The surface area of an adsorptive filter has the biggest effect on its contaminant removal capabilities.
Activated carbon filters have a very large surface area (around 1,000 square meters per single gram), which enables them to trap the greatest concentration of contaminants in water traveling through the filter pores.
Pore Size, Structure & Distribution
The pore size, distribution and structure are other factors that affect which contaminants are trapped in the filter media, and to what extent.
The smaller the pores and the less widely distributed, the greater range of contaminants can be trapped.
Larger filter pores will allow larger particles to pass through the media.
Water Flow Rate
The speed at which water flows through the filter pores also affect the efficiency of the adsorption.
The slower the water flow, and the longer the contact time with the adsorptive media, the more opportunities for adsorption, and the more thoroughly contaminants will be removed.
That’s why water filter pitchers, which use gravity filtration, often remove contaminants more effectively than adsorptive filters that are hooked up to your water line and powered by water pressure.
✨ What Are The Benefits Of Adsorptive Water Filters?
The key advantages of adsorptive water filters are:
Remove Harmful Contaminants
The main benefit of an activated carbon filter or any other filter offering molecular adsorption is that it removes harmful contaminants from water.
The surface atoms of the adsorbent attract chlorine, chemicals, solvents, and other adsorbate molecules, removing them from water and improving water’s quality.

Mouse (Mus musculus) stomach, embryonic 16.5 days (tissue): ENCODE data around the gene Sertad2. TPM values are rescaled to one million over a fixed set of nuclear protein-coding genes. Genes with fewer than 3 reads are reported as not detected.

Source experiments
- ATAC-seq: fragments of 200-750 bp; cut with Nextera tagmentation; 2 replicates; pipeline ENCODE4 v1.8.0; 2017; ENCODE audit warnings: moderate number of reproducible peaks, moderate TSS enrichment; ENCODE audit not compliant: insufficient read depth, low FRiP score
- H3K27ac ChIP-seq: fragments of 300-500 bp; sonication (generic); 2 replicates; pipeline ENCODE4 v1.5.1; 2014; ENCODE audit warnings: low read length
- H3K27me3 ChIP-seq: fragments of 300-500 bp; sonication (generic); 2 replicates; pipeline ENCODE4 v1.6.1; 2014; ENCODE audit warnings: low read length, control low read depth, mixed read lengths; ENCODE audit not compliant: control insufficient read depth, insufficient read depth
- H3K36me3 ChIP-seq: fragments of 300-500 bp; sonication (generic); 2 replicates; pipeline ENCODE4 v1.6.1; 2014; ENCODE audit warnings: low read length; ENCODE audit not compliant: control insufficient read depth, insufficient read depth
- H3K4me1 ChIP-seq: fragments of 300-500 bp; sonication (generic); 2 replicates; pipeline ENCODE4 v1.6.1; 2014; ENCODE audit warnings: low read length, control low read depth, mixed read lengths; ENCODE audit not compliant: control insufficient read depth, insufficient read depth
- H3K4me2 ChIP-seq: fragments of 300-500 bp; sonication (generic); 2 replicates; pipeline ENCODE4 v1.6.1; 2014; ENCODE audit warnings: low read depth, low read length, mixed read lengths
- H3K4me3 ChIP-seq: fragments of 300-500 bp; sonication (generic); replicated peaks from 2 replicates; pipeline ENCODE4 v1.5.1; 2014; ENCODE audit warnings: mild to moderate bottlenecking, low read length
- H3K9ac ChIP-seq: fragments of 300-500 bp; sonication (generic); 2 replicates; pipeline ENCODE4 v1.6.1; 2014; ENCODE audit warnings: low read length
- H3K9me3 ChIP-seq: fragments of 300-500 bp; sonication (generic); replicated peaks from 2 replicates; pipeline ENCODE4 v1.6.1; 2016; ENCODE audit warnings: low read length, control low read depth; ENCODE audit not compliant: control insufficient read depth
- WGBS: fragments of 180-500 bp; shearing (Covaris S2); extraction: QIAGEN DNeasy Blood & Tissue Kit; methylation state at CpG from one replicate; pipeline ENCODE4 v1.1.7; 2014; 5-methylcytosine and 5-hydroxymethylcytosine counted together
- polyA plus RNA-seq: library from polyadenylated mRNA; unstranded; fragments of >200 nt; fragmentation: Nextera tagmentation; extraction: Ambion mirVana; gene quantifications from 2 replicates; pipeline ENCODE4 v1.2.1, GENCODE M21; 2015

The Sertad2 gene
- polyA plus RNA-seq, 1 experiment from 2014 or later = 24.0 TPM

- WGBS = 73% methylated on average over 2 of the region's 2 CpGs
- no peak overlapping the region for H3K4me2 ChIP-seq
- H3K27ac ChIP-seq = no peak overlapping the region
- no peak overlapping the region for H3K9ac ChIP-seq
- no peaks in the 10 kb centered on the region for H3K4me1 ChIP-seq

Carbon water filter manufacturers can even apply to get their filters officially certified to NSF Standard 42, for chlorine removal, so you’ll know for certain that their filter is capable of reducing this contaminant.
Improve Water Taste
By trapping certain chemicals in the adsorbent surface, an adsorptive water filter removes poor chemical tastes and odors, improving water’s taste.
If you hate the taste of chlorinated tap water, you can use an adsorptive water filter to effectively treat your water supply.
Affordable Filtration Solution
Adsorptive filters made from activated charcoal or a similar material are cheap to manufacturer and have a lower price point than other filter types.
👨🔧 If you want to filter your water but you have a small budget, an activated carbon filter should be suitable for you.
⚠️ What Are The Setbacks Of Adsorptive Water Filters?
Some of the setbacks of adsorptive water filters are:
Limited Contaminant Removal Abilities
Activated carbon filters and other adsorptive filters are great at removing certain contaminants – but alone, they can’t remove all impurities from water.
Relatively Short Filter Lifespan
Adsorptive water filters only work as long as there is free space on the filter surface for trapping contaminants.
Once the filter becomes clogged with contaminants, the surface space will become crowded, and there’ll be no further room for any more contaminants to be taken in. As a result, the flow of water through the filter will slow down as the pores become blocked.
Depending on the filter size and surface area, you’ll need to replace it every 2-6 months on average.
🔚 Final Word
Adsorption is one of the most effective water treatment methods for improving water’s taste and smell.
If you have a chlorinated drinking water supply, you can use an adsorptive filter, like a carbon filter, to remove the chlorine from your water and improve its taste.
To get the biggest benefits from a water filter, choose a filter that combines several filter media, including an adsorptive media, to remove the greatest range of contaminants.